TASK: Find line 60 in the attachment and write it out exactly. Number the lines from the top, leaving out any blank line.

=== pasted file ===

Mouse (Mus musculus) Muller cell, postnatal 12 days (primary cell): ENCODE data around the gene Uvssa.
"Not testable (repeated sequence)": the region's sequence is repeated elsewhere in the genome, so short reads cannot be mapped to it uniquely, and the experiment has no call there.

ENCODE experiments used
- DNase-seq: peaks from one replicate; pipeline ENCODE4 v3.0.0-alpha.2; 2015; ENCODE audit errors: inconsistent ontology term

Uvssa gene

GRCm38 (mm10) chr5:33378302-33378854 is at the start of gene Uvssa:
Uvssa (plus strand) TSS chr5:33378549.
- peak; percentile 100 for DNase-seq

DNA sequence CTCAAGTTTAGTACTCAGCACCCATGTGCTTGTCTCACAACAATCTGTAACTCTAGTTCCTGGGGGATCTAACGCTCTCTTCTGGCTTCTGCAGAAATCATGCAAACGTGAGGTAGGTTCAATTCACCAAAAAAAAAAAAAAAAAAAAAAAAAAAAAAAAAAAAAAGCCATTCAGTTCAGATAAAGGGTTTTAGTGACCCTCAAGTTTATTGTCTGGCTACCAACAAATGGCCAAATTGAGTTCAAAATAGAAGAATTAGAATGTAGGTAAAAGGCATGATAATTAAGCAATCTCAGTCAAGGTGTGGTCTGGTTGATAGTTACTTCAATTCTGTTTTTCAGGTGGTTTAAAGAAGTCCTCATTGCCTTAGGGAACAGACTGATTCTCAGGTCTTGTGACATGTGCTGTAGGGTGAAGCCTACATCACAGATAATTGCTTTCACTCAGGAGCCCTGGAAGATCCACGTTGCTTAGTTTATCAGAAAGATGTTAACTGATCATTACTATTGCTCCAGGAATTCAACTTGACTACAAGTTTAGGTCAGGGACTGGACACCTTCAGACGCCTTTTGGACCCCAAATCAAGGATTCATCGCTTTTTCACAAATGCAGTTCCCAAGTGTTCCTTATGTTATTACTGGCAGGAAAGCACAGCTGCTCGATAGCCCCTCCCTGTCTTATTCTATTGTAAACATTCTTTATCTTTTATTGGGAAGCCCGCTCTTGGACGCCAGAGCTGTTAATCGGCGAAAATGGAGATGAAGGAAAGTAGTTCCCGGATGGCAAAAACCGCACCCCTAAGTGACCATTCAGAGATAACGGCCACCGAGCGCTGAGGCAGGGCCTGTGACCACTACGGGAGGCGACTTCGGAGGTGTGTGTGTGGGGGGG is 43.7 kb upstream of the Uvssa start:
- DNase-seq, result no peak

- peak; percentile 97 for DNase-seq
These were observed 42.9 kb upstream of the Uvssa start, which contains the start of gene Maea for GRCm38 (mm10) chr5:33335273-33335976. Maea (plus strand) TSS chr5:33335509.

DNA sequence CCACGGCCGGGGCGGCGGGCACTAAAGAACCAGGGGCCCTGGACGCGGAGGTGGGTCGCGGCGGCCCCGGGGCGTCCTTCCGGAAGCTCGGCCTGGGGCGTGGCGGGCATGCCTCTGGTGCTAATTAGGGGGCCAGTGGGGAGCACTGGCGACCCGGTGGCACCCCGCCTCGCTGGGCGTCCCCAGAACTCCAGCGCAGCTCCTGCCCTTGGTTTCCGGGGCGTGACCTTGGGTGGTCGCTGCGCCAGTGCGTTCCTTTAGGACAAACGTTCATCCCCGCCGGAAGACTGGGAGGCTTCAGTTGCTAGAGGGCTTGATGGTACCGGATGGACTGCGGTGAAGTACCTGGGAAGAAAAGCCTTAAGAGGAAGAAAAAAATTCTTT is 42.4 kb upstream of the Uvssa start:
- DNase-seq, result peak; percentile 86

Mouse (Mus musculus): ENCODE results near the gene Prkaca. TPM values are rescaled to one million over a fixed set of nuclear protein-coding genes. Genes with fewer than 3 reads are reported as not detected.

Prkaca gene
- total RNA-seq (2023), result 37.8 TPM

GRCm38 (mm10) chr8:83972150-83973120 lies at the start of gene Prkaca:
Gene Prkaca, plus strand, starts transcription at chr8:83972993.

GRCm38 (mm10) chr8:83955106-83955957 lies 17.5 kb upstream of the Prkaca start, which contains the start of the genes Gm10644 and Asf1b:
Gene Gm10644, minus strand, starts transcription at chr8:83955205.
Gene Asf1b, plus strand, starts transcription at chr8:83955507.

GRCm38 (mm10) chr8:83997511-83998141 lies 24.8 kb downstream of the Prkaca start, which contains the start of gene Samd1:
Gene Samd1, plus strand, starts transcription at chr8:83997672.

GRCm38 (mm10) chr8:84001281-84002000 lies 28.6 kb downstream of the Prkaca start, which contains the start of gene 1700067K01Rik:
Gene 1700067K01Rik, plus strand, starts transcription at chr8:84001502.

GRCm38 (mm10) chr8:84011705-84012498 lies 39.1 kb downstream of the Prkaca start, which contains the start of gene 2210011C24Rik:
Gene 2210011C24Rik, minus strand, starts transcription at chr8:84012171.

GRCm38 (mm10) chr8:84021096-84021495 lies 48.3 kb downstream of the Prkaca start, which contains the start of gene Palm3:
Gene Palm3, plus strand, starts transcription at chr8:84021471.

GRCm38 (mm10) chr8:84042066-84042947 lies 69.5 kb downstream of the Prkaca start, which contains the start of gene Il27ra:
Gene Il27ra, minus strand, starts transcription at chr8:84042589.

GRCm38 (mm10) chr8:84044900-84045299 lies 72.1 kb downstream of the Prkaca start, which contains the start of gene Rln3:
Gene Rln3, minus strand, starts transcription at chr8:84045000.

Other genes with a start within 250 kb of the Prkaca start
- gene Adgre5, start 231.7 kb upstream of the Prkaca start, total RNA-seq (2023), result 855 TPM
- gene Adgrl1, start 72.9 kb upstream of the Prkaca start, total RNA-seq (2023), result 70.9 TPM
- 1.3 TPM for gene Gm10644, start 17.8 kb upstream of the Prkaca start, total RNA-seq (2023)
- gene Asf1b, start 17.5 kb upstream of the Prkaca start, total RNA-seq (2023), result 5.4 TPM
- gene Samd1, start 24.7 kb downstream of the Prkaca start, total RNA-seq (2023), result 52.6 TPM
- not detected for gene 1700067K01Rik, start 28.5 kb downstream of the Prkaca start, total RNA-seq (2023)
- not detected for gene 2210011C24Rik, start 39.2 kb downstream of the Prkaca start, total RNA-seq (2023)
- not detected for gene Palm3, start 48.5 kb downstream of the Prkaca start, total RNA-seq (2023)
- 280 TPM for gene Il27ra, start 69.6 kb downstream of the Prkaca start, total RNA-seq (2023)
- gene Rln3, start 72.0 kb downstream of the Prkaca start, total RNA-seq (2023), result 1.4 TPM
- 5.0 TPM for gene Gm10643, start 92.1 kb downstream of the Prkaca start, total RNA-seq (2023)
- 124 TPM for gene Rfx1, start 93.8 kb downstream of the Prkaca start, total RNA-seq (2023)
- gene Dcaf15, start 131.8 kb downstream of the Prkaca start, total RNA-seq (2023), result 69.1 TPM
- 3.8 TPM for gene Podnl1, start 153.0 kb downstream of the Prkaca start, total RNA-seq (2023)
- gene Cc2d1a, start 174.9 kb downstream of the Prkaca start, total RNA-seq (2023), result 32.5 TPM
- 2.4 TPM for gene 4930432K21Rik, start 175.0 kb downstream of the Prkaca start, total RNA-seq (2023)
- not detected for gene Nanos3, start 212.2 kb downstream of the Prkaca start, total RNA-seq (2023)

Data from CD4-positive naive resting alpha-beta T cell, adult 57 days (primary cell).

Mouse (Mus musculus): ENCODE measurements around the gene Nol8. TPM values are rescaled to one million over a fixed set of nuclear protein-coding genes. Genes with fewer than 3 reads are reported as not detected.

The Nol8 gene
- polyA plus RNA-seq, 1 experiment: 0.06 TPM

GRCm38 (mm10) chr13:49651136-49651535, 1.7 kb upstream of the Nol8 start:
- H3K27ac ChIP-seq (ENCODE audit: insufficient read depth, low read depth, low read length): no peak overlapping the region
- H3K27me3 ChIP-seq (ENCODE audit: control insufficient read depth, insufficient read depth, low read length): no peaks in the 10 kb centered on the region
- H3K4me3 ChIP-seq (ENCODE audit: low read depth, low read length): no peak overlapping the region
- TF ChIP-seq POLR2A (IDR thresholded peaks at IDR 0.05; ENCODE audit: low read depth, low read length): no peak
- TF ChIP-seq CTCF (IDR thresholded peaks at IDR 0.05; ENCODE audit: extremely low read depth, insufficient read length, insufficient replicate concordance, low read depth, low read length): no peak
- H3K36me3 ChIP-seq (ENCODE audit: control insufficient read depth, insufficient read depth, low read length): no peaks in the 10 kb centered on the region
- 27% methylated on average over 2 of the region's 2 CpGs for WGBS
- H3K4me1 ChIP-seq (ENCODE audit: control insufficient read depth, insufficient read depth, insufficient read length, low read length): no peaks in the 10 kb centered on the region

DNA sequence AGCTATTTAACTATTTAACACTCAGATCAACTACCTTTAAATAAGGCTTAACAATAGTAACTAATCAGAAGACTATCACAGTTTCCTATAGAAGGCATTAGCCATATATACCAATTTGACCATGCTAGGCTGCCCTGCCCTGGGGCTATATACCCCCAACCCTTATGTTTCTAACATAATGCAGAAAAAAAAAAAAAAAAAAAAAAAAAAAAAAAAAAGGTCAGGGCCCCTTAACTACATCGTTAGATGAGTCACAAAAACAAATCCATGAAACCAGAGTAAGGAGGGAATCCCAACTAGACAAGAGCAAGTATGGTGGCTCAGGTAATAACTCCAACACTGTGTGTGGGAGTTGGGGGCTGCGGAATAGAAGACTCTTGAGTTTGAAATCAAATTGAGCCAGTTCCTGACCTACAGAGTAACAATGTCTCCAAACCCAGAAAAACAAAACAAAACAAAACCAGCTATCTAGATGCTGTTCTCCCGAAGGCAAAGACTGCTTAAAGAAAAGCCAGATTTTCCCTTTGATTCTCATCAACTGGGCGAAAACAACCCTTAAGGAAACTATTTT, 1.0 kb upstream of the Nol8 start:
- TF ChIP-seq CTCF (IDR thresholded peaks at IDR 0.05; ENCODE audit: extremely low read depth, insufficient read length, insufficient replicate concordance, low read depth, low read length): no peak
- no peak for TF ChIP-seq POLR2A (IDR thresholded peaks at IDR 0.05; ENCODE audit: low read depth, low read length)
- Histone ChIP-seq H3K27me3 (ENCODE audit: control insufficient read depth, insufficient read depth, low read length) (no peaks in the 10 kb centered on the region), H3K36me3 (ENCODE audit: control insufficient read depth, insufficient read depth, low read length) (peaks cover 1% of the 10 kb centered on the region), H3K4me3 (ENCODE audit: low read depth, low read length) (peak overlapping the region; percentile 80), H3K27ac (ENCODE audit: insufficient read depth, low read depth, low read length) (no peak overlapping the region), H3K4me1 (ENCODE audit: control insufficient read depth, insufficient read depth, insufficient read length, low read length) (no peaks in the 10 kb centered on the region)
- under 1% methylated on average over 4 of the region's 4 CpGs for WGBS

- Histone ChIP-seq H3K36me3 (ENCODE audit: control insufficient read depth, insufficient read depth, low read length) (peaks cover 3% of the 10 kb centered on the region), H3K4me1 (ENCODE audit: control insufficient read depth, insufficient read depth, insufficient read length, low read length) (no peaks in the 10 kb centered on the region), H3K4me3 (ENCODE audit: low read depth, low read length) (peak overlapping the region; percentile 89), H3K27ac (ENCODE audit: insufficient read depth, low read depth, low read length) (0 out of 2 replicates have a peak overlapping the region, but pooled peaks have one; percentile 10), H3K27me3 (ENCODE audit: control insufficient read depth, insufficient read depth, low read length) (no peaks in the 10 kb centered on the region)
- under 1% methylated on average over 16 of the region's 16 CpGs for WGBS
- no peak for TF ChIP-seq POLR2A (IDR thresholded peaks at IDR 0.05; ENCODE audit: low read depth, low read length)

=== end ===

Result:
- H3K4me3 ChIP-seq (ENCODE audit: low read depth, low read length): no peak overlapping the region